Saba Sams: My top five short stories

 
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The Boundary by Jhumpa Lahiri

In terms of form, Lahiri’s range is just incredible. Her short story collection Unaccustomed Earth holds stories that almost span the length of a novella, while her latest book Whereabouts is a novel in vignettes. The Boundary, a standalone story published in The New Yorker in 2018, is on the shorter side, yet does so much with so little. It’s about the contrasting lives of two families: one is vacationing in the house and surrounding land which the other family are paid to look after. The story is sun-drenched, moving languorously as a summer bee, so that on first reading small details of violence – tomatoes spoiled in the summer rain, flies that need killing before bedtime – creep in almost unnoticed.

Track by Nicole Flattery

This story is brilliantly weird, and I find myself returning to it all the time. The protagonist’s boyfriend is a celebrity comedian who believes that listening to a laugh track will keep him funny. There’s also a street-corner psychic who happens to be a maid who may or may not be the protagonist herself. It’s full of genuinely hilarious jokes, none of which is told by the comedian boyfriend, but it’s also about isolation and escape. Track is witty, astute and surreal, with one of the greatest last lines I’ve ever read.

Pilgrims by Julie Orringer

I don’t think that Send Nudes would exist if I hadn’t read Julie Orringer’s collection How to Breathe Underwater, which was recommended to me when I was doing my MA. Her stories utilise the distance – in terms of maturity – between her adult readers and her child protagonists so brilliantly, asking how it is that we become the people we are. Pilgrims is the first in that collection, and also my favourite. It follows Ella and the rest of her family, as they go to spend Thanksgiving at a house full of hippies. Ella’s mother is a cancer patient, and has become interested in alternative treatments. What unfolds is dark and feral, a perfectly-formed story about grief and the ways that we cope, or fail to.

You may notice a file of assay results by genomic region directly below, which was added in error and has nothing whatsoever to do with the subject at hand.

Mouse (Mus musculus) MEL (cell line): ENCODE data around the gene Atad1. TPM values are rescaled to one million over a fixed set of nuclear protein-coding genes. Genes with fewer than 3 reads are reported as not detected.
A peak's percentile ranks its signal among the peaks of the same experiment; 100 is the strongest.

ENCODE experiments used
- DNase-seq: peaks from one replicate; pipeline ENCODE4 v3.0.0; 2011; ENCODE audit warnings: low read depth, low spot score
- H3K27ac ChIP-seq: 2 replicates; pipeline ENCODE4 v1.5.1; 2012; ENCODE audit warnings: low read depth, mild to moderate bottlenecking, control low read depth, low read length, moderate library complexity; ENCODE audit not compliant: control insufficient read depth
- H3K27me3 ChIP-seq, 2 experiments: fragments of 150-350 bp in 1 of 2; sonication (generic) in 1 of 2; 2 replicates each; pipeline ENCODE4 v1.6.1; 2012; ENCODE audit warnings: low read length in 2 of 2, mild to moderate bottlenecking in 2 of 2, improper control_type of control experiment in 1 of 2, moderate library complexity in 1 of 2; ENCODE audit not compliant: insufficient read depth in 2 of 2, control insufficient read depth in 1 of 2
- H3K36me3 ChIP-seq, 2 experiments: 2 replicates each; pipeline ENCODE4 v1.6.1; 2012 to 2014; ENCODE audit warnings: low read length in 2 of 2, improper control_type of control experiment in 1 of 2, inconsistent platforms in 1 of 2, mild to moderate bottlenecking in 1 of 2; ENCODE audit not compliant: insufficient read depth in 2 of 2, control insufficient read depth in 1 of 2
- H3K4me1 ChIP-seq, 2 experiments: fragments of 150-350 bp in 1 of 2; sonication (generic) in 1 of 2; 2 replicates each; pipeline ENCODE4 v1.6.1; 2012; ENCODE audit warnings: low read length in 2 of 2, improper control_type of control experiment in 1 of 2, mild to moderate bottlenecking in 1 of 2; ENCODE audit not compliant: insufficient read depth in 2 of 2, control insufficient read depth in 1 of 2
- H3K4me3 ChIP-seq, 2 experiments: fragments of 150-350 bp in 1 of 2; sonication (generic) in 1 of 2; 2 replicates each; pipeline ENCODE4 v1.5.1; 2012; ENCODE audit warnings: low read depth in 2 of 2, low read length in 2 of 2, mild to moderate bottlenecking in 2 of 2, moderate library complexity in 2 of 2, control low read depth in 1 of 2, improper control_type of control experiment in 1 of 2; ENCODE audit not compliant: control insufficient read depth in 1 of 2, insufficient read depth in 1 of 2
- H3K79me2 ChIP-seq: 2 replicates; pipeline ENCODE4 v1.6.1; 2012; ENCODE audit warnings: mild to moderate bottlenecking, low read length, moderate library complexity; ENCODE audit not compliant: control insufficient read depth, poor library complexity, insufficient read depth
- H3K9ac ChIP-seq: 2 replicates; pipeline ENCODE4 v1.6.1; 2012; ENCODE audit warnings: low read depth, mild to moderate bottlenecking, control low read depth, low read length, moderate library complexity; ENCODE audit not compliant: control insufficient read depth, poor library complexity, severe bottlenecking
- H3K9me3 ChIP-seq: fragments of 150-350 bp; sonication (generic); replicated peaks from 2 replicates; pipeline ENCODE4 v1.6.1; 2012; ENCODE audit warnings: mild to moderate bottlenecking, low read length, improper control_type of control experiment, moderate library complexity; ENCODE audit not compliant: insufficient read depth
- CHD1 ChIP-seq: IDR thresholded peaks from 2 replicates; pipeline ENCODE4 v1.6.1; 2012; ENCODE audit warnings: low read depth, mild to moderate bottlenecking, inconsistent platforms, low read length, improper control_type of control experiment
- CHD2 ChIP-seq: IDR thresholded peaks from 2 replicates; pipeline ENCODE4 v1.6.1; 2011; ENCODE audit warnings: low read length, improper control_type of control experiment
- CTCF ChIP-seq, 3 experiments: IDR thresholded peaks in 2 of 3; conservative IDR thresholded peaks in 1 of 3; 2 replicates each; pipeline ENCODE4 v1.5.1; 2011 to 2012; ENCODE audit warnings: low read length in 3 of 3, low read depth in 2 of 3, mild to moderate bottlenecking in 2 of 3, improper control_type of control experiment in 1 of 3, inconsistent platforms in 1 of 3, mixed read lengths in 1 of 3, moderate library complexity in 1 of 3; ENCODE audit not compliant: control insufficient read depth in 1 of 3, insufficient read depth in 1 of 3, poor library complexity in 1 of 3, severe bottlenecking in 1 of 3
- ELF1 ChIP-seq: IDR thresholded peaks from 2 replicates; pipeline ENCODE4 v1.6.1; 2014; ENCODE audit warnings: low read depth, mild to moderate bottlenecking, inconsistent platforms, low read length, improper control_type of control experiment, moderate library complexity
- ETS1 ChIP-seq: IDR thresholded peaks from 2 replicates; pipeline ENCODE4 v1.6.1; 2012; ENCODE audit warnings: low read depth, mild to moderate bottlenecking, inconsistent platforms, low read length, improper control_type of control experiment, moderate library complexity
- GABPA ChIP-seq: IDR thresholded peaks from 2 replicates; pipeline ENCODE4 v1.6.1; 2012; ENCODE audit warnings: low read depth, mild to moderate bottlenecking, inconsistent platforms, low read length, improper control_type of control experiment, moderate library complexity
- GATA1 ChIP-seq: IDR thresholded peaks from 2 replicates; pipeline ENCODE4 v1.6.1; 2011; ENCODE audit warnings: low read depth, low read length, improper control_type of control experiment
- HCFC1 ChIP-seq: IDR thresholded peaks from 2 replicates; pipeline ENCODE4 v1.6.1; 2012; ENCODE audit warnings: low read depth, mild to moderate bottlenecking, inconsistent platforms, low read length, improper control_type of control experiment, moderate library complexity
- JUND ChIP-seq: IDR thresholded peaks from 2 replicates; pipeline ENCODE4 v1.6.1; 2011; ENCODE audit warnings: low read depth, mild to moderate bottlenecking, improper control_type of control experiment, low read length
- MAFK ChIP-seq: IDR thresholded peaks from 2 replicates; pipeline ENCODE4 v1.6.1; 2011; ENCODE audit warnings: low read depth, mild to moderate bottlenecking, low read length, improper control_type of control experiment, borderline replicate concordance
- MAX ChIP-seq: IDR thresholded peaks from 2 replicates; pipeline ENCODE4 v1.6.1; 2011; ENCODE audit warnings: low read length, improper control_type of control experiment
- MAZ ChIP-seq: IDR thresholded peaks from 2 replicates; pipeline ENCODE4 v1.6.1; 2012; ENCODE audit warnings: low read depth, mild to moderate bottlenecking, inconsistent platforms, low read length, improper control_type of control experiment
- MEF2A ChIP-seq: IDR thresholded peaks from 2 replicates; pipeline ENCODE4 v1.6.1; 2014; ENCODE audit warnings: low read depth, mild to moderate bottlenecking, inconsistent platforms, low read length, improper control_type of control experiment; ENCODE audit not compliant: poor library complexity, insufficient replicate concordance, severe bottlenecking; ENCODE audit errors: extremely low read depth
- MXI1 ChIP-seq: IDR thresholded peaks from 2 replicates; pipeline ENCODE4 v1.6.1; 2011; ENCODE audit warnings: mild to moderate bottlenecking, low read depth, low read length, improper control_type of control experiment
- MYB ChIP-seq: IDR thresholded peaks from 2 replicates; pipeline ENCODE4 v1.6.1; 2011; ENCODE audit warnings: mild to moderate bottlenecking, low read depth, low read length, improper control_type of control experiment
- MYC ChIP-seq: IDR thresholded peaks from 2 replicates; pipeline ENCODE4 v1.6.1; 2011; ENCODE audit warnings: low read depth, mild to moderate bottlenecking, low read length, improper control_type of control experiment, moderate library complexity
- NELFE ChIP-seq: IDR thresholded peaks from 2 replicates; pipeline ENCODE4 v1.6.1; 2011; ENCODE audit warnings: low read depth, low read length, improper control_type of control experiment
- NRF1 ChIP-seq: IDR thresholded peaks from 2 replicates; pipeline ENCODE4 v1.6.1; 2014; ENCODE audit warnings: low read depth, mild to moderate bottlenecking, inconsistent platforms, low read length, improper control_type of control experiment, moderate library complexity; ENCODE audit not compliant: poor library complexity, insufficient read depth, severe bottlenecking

Work by Denis Johnson

This story is part road trip and part drug trip, but there’s little point trying to work out which part is which. The lines are blurred to the point that the whole experience of reading it feels like a lucid dream. It’s very short, like most of Jesus’ Son (the collection it appears in), and the plot isn’t so much a plot as a series of wild images. I don’t know how Johnson pulls it off, and yet he does.

Erosive by Ali Smith

This is the short story that got me into short stories. I read it first when I was nineteen in a fiction class. It’s experimental in terms of structure, which was why we looked at it, and for me it completely opened up my understanding of what a short story could look like. It’s almost a prose poem. It’s a love letter to language, and also a love letter to love itself. It’s a story of a woman who finds aphids on her apple tree, and also a woman who is struck by lightning, but actually the lightning is love. I think every writer has a story that changed the way they thought about writing, and this one is mine.




 
 
 
 

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